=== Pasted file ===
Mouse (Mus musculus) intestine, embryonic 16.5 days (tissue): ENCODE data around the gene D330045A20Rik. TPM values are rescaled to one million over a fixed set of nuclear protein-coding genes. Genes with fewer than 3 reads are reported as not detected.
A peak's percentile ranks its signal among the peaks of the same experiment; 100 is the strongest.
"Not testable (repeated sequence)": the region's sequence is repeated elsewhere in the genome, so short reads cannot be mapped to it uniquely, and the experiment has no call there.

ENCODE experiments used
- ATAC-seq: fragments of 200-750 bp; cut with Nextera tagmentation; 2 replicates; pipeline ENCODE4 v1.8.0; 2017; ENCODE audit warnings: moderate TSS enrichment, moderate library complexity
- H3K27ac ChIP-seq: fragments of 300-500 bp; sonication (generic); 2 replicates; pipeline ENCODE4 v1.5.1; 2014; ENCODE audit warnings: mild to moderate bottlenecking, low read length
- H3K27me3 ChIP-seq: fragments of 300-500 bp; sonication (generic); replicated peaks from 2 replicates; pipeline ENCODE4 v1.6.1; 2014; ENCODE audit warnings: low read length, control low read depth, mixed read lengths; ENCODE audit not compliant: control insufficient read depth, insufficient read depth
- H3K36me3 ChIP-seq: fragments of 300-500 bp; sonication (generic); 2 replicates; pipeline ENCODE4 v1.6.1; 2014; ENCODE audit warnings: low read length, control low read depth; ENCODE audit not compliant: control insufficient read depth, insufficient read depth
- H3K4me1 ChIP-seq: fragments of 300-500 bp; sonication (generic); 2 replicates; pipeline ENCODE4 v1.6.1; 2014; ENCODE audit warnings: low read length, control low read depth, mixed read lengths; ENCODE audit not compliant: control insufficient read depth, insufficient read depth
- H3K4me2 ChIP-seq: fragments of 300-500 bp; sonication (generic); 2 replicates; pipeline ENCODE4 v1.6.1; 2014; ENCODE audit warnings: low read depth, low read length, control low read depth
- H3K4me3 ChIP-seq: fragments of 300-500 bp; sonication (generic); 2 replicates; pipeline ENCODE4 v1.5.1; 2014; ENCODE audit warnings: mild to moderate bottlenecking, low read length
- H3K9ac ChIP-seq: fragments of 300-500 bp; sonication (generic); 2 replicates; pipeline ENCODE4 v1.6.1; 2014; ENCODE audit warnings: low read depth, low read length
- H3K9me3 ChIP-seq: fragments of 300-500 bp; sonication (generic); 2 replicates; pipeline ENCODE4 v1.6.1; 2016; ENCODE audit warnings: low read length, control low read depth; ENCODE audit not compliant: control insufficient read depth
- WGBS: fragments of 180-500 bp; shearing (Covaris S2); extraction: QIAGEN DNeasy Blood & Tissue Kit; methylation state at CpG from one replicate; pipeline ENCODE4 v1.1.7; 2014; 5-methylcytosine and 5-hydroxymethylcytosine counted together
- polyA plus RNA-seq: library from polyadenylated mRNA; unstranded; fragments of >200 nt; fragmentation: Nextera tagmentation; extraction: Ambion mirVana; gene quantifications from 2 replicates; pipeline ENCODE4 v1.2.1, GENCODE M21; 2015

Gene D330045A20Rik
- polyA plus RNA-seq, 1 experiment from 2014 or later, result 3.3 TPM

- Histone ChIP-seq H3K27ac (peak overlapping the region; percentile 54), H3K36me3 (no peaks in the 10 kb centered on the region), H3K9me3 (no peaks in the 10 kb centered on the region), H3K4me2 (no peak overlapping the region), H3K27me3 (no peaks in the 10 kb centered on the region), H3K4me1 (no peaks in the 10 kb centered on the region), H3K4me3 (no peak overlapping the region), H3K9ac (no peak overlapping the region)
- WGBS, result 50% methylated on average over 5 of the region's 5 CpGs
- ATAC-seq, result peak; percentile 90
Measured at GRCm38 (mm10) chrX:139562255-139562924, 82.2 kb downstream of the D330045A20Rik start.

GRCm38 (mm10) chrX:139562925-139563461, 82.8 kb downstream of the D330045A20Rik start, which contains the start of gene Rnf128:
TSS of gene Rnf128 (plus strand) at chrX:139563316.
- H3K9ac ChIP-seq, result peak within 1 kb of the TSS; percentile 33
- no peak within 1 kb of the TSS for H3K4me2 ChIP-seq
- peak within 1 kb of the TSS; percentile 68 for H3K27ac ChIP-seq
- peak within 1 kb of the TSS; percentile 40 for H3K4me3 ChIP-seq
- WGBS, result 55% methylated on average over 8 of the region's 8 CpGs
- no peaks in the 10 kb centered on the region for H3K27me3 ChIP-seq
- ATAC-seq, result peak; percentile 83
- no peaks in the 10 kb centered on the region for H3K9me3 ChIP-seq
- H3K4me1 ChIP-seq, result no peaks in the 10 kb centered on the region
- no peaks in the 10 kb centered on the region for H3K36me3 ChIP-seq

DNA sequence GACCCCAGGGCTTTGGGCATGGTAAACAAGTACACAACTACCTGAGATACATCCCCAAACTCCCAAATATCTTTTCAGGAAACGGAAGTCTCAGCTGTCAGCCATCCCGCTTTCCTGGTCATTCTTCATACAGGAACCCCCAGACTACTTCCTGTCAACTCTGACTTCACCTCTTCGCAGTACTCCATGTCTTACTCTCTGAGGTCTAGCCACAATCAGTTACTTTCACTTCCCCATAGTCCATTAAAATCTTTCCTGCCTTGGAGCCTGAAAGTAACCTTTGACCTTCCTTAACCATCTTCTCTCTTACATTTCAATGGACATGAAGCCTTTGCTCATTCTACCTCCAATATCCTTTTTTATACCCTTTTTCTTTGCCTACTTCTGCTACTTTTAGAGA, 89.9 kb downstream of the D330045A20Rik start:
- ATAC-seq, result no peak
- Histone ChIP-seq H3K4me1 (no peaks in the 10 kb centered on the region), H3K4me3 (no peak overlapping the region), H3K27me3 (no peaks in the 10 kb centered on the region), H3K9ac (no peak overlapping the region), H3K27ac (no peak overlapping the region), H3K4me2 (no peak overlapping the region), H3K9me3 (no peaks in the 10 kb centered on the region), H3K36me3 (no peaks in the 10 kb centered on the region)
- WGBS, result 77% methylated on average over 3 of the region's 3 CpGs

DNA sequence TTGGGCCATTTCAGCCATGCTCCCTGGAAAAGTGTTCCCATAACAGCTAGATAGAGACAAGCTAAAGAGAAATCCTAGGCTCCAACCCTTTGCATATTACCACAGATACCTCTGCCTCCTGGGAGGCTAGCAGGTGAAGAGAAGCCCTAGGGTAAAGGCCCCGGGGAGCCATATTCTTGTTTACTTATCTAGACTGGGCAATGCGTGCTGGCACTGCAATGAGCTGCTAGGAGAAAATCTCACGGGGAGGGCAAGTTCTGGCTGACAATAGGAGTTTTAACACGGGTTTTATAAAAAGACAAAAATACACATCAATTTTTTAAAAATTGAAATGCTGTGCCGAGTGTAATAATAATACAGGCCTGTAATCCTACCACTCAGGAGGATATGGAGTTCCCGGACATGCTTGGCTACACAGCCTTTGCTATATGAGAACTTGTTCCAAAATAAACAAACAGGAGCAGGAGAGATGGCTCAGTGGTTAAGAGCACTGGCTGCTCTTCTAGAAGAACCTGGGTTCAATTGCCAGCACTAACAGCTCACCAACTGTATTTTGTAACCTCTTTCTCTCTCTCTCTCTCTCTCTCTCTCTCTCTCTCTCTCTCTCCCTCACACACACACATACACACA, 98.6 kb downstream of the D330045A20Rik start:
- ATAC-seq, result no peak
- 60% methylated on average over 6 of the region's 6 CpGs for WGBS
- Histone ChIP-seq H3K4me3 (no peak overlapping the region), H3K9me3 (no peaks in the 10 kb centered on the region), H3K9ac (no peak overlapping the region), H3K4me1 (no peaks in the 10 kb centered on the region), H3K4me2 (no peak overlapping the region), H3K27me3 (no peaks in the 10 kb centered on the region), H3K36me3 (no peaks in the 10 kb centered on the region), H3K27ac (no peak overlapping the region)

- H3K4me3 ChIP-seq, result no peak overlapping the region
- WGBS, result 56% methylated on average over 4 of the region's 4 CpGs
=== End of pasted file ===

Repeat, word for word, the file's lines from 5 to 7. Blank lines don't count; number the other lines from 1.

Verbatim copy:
- ATAC-seq: fragments of 200-750 bp; cut with Nextera tagmentation; 2 replicates; pipeline ENCODE4 v1.8.0; 2017; ENCODE audit warnings: moderate TSS enrichment, moderate library complexity
- H3K27ac ChIP-seq: fragments of 300-500 bp; sonication (generic); 2 replicates; pipeline ENCODE4 v1.5.1; 2014; ENCODE audit warnings: mild to moderate bottlenecking, low read length
- H3K27me3 ChIP-seq: fragments of 300-500 bp; sonication (generic); replicated peaks from 2 replicates; pipeline ENCODE4 v1.6.1; 2014; ENCODE audit warnings: low read length, control low read depth, mixed read lengths; ENCODE audit not compliant: control insufficient read depth, insufficient read depth